High above Oslo, the mystic fog and cool temperatures greeted the world’s best transition riders at the legendary Holmenkollm stadium. The 125-year-old ski jumping stadium was home to The Oakley Arctic Challenge in 2001, and after a brief separation the two reunite for 2008. It seems fitting since it was at this venue in 2001 that Heikki Sorsa, a then unknown Finnish rider catapulted himself to legend status with a world record 29.6 foot air. Terje Haakonsen beat Heikki’s record in 2007, and with Arctic returning to Holmenkollm, the expectations of another world record performance are undeniable.
The unique format for 2008 has seen the addition of a nighttime expression session event, which awards riders’ prize money for each discipline including straight airs, flat rotations, and inverted maneuvers with the main focus being on style. This expression session takes place on Thursday night and will be followed up with the main event on Saturday February 23rd. Although style is always a huge component of the main event, Saturday is really geared around breaking the elusive 10-meter air. It was in 2001 that Oakley offered up a Gold Timebomb watch for the first person to hit 10 meters, and this watch valued at 30k USD is still begging to be claimed.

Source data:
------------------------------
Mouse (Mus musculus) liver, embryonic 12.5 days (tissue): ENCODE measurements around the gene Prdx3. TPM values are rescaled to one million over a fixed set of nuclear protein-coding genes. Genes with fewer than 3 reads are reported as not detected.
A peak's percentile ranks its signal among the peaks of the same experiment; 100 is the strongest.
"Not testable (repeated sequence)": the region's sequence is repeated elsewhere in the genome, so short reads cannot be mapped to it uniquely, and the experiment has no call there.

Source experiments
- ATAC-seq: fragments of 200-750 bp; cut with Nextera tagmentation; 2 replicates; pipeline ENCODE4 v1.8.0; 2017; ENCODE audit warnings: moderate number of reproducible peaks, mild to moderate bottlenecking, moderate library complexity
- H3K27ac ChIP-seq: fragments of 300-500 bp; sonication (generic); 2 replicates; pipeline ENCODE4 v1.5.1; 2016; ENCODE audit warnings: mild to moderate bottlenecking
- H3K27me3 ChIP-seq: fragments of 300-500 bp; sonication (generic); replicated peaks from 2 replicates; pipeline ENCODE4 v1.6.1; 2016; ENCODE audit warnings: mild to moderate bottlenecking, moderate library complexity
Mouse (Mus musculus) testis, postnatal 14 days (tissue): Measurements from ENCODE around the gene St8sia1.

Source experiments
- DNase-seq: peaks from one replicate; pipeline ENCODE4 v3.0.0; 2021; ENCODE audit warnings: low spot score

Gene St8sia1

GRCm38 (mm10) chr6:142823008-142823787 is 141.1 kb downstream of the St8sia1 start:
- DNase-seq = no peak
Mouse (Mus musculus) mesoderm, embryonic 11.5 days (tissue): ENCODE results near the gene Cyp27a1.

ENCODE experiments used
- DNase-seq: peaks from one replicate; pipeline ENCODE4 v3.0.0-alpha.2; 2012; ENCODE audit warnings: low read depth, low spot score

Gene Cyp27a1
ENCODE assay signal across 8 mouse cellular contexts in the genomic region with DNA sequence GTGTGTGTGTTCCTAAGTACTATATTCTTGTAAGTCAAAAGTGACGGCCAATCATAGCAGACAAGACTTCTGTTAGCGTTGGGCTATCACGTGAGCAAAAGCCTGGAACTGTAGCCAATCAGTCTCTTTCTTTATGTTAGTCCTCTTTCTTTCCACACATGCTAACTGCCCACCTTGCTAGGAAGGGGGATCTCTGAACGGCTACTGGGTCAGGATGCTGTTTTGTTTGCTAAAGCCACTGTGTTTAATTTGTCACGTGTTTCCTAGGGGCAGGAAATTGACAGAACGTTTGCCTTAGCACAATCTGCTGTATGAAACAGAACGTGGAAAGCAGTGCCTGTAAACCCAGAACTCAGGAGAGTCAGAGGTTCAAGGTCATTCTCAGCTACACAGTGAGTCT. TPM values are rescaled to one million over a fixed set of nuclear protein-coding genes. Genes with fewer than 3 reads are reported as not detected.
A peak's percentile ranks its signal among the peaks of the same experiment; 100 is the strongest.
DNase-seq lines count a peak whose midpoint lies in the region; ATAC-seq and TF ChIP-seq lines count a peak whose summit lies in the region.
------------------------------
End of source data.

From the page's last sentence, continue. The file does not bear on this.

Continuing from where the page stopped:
It seems that this may be the year that the Gold Timebomb will grace the wrist of one Arctic’s talented competitors. Early practice again belonged to the young rippers from Europe, clearly out to prove they deserve a chance. The session progressed and the top riders began to shine. Kevin Pearce, Scotty Lago, and Shayne Pospisil put on a solid performance all spinning 4 to 5 meter airs. Snowboarding’s technical master and rookie to The Oakley Arctic Challenge, Chad Otterstrom, was smooth with his switch backside 720’s. Terje and Nicolas Muller looked like teacher and student with smooth and stylish maneuvers.
Qualifying & the nighttime contest begin tomorrow, so tune in to Oakley.com to catch Freecaster’s live webcast, as well as new video clips, photos and stories.